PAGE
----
The Keys have been given many names over their long, colorful history. Ponce De Leon bestowed the name, Los Martires or "the martyrs," upon the chain of islands because, at the point the islands were first observed, his men were suffering from exhaustion and disease.
Although the first European to set foot on the islands is unknown, the "small islands" or "Keys," were an early fixture on nautical maps. The year 1763 marked the Spanish claim to Florida, in exchange for the port of Havana to the British. The King of Spain proclaimed the islands a part of Cuba, which provided a way to keep the islands, rich in fish, turtles and mahogany for shipbuilding, away from the British.
But the British declared that the Keys were a part of Florida and no protest was ever raised by the Spanish. In 1783, however, the British gave the islands back to Spain, to keep the United States from claiming them. But all efforts failed in 1821, as all of Florida, including the Keys, became part of American territory.
The Keys remained remote and inaccessible until well into the 20th Century, but that only added to the intrigue and fascinating tales of pirates, buried treasures and shipwrecks that litter their history.
It was Henry Morrison Flagler who first provided "modern" access to the Keys by extending the Florida East Coast Railway from Homestead to Key West. The '"Overseas Railroad" was completed in 1912, after years of hardship for the engineers and laborers who designed and built it.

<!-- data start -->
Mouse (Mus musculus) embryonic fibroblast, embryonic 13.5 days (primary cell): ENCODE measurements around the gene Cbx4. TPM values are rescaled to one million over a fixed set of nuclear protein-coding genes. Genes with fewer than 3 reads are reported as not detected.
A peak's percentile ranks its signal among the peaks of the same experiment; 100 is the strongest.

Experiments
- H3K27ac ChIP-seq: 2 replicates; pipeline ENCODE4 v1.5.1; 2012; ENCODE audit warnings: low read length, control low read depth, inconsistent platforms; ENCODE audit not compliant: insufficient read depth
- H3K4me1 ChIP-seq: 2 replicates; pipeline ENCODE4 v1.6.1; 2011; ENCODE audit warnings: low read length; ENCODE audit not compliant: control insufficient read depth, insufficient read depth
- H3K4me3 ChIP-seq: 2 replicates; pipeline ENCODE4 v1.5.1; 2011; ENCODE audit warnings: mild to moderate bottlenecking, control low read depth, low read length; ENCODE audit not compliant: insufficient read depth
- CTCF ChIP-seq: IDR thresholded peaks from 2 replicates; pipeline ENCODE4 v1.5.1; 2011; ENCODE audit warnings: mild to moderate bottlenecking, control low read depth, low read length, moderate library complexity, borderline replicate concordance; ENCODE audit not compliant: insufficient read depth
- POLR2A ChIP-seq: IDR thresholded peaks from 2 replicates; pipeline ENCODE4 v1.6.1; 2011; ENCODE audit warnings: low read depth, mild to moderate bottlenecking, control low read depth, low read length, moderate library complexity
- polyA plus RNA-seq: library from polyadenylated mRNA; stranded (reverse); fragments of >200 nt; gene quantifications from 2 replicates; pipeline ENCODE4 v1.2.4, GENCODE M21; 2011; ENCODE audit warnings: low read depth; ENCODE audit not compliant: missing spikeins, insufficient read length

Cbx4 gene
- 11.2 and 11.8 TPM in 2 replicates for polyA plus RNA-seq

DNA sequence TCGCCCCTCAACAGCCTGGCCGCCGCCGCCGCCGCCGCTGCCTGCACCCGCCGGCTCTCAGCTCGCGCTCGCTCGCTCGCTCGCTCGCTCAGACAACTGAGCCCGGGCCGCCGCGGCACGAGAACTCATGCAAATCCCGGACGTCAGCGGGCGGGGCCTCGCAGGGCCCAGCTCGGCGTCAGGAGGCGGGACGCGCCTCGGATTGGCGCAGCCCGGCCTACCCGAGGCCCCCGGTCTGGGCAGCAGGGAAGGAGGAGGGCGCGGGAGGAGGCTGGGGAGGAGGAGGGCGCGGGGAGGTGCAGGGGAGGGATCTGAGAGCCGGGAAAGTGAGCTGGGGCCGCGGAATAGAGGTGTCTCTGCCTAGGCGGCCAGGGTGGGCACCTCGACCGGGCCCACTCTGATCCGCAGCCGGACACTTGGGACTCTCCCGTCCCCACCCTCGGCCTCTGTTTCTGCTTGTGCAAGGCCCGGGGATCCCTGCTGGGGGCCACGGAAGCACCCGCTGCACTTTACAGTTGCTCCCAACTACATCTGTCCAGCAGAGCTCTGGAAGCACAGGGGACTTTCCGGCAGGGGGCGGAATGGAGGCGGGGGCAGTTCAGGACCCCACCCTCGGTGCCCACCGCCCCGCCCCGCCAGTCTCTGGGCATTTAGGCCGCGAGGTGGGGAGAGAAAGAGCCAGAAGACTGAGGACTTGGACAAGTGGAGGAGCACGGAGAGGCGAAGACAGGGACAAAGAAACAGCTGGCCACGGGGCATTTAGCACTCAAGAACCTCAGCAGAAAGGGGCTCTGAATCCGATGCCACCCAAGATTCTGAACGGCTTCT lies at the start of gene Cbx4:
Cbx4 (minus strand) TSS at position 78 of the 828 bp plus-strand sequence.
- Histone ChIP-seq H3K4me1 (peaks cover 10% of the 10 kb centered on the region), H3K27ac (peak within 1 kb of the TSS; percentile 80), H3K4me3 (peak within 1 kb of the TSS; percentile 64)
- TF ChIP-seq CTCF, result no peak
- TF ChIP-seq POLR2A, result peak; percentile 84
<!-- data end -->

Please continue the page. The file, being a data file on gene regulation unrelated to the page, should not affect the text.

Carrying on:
It was destroyed in 1935 and replaced by the '"Overseas Highway" in 1938. The highway (US 1) is still known by that name and now consists of 126 miles of roadway, with over 40 bridges connecting the tiny islands.
The island has seen the comings and goings of shipwrecking, cigar, sponging and shrimping industries. It has also seen the coming and going of a star-studded list of writers, artists, and statesmen... from Hemingway and President Truman, to Tennessee Williams and John James Audubon.
Their residences have since been turned into Museums and the history of Key West remains to be guarded and worn like gold charms on a bracelet. Also worn like a fancy piece of jewelry is the eccentric attitude and "Let It Be" philosophy of the locals.